An USB device typically contains an intelligent controller that understands commands send from the host and prepares data from it's own hardware to be send to the host. So there is some kind of protocol that allows the communication between host and device.
The handling on the host side is done by a device specific driver. This may be a common driver for well known USB device types or a specific one provided by the device manufacturer.
If you want to connect USB devices to your Arduino, you must support the corresponding protocol. I don't have used an Arduino so far, but there should be examples for common devices like storages. For other devices you must write your own protocol implementation using the information provided by the device manufacturer or searching the web (Linux drivers are often a good start).
So you might not need information on hardware but on the protocol used by a specific device.
Jochen, thanks for the info.
Found this link <a href="http://www.usbmadesimple.co.uk/ums_links.htm">http://www.usbmadesimple.co.uk/ums_links.htm</a>[<a href="http://www.usbmadesimple.co.uk/ums_links.htm" target="_blank" title="New Window">^</a>]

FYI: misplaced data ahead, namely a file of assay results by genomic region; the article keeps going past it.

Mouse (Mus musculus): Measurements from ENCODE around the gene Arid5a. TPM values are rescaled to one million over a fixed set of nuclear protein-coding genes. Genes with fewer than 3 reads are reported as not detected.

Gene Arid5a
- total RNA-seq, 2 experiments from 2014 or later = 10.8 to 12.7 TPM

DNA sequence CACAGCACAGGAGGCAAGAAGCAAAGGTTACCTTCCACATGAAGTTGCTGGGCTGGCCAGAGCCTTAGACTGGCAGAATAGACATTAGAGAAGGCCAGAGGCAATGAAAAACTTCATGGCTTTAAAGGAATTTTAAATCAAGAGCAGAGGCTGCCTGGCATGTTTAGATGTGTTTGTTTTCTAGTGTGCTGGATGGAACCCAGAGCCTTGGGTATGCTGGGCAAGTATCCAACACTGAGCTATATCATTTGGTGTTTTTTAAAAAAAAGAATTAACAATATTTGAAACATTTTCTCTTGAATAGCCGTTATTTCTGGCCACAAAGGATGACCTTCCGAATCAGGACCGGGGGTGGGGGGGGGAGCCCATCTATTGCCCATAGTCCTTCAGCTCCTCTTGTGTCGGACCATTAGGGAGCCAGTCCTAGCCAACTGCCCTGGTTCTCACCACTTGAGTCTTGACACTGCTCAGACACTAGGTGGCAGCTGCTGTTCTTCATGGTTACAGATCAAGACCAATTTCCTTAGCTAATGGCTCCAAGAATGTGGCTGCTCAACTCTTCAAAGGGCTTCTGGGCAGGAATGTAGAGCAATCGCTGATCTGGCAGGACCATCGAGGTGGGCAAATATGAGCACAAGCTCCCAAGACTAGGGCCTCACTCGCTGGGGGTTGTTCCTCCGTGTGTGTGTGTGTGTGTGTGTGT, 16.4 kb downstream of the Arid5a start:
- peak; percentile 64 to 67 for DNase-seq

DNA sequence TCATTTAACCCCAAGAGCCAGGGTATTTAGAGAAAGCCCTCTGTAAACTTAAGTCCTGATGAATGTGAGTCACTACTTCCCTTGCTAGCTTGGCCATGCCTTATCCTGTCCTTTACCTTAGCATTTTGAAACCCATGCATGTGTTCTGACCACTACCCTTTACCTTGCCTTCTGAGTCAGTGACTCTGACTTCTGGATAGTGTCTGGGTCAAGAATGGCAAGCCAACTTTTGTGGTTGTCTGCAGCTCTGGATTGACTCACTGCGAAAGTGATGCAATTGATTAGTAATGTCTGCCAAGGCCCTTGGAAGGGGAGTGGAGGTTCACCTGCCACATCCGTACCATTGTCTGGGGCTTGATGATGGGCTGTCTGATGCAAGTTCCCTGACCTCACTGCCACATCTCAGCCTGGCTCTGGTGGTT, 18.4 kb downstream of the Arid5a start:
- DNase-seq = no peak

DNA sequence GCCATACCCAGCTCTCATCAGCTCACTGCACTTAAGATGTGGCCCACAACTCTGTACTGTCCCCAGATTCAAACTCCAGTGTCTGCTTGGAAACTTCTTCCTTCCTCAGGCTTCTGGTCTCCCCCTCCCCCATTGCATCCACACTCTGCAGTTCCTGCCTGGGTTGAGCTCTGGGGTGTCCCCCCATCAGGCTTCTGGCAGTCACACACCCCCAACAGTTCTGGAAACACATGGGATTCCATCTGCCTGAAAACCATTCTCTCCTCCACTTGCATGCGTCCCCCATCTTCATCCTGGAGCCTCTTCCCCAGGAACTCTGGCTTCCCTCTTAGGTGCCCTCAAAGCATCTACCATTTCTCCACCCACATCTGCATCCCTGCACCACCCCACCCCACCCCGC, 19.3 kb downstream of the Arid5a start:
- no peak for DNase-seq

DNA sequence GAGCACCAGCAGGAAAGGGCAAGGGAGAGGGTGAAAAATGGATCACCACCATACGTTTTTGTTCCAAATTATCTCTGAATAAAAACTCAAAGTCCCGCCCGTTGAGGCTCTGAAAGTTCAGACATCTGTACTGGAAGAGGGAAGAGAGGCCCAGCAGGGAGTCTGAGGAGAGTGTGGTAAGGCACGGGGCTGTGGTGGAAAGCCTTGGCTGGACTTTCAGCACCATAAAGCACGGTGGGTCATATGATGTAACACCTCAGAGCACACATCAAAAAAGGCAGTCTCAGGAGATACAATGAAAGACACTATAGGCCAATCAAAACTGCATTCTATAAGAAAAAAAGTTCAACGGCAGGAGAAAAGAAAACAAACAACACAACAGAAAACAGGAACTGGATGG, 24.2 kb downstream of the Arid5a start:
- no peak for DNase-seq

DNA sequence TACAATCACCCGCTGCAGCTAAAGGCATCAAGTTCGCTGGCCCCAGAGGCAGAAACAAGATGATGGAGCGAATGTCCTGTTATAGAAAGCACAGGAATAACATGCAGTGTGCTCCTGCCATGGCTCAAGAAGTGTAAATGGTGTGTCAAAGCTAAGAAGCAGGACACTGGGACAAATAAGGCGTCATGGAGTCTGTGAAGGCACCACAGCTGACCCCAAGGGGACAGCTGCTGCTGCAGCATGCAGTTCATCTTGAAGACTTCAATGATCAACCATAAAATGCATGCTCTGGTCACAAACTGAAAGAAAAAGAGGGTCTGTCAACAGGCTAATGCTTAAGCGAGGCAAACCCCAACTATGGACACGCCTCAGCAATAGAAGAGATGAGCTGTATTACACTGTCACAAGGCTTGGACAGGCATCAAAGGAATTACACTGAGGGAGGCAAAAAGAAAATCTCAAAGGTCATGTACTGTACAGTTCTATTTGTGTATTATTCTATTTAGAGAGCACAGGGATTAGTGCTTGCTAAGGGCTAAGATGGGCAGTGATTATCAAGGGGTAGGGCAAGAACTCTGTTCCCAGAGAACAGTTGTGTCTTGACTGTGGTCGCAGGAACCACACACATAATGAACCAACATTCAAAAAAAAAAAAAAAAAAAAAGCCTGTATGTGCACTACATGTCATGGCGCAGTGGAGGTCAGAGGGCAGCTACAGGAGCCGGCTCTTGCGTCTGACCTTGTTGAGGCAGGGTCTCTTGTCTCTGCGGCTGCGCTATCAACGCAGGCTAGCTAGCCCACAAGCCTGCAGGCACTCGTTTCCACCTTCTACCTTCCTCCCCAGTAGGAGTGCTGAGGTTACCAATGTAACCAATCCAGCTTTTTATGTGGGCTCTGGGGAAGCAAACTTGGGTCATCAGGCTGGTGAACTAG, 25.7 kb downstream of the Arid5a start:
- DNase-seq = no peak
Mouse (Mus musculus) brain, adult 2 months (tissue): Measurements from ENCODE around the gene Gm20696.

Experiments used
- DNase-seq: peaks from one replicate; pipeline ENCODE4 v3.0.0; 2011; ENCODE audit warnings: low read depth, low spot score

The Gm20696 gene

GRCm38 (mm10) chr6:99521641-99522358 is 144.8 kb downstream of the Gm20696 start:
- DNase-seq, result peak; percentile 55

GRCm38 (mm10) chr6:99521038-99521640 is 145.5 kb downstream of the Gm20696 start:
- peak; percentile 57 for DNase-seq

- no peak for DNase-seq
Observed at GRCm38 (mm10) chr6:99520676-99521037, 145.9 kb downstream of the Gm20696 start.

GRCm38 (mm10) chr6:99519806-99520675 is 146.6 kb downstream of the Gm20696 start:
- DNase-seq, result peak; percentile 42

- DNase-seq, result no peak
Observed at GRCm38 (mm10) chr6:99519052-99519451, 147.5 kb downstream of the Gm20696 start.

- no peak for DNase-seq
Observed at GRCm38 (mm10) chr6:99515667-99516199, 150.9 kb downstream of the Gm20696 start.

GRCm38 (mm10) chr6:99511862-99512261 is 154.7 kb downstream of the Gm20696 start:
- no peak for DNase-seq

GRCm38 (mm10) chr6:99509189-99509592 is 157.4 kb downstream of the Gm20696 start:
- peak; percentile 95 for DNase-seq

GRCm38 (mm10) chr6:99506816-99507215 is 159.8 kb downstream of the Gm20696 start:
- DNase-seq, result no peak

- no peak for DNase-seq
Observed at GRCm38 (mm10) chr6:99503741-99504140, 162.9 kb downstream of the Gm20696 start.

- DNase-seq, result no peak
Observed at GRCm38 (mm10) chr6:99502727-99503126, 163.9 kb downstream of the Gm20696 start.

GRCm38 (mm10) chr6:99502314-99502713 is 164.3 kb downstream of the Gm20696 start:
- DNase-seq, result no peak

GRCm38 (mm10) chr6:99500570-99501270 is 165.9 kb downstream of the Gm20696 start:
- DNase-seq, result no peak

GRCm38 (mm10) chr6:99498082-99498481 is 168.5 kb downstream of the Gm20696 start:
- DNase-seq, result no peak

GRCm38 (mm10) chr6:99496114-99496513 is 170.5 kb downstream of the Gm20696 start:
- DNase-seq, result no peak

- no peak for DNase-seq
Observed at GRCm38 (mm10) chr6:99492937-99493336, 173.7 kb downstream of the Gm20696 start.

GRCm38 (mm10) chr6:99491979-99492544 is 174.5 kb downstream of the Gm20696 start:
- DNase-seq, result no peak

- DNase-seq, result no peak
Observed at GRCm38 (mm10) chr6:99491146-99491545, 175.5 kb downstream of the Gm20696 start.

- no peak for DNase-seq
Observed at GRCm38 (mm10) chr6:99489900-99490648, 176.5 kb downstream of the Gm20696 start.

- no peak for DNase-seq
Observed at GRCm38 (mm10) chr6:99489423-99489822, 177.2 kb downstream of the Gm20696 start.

Any chance somebody has a code for this display?
I had it working using serial port on AVR (Uno) , but it needs some rebuild to make it work on ARM.
Yes, I did check with the nice folks at Noritake and they don't have much for ARM.
I'll tackle it myself, but I am not that comfortable coding on registers level.
about a year ago i develop a concept of POS system ( it`s demo one ) with a food reservation system also, in details you must provide features of your system you want to determine what hardware you need.
I have been studying Electrical Engineering for many years, probably about 15 years and I was curious what circuit boards you all use when creating applications for communicating across serial ports, as such USB etc... I use Vero Boards; but what are my options for substitute alternatives? I know Vero boards are not the most common or popular, so what are? I am just seeking some suggestions.
When starting my career I learned to use Veroboards[^] and Perfboards[^] (those boards with single dots rather than strips). I and most of my colleagues preferred the Perfboards because Breadboards often require cutting the stripes which makes later changings more complicated than with Perfboards.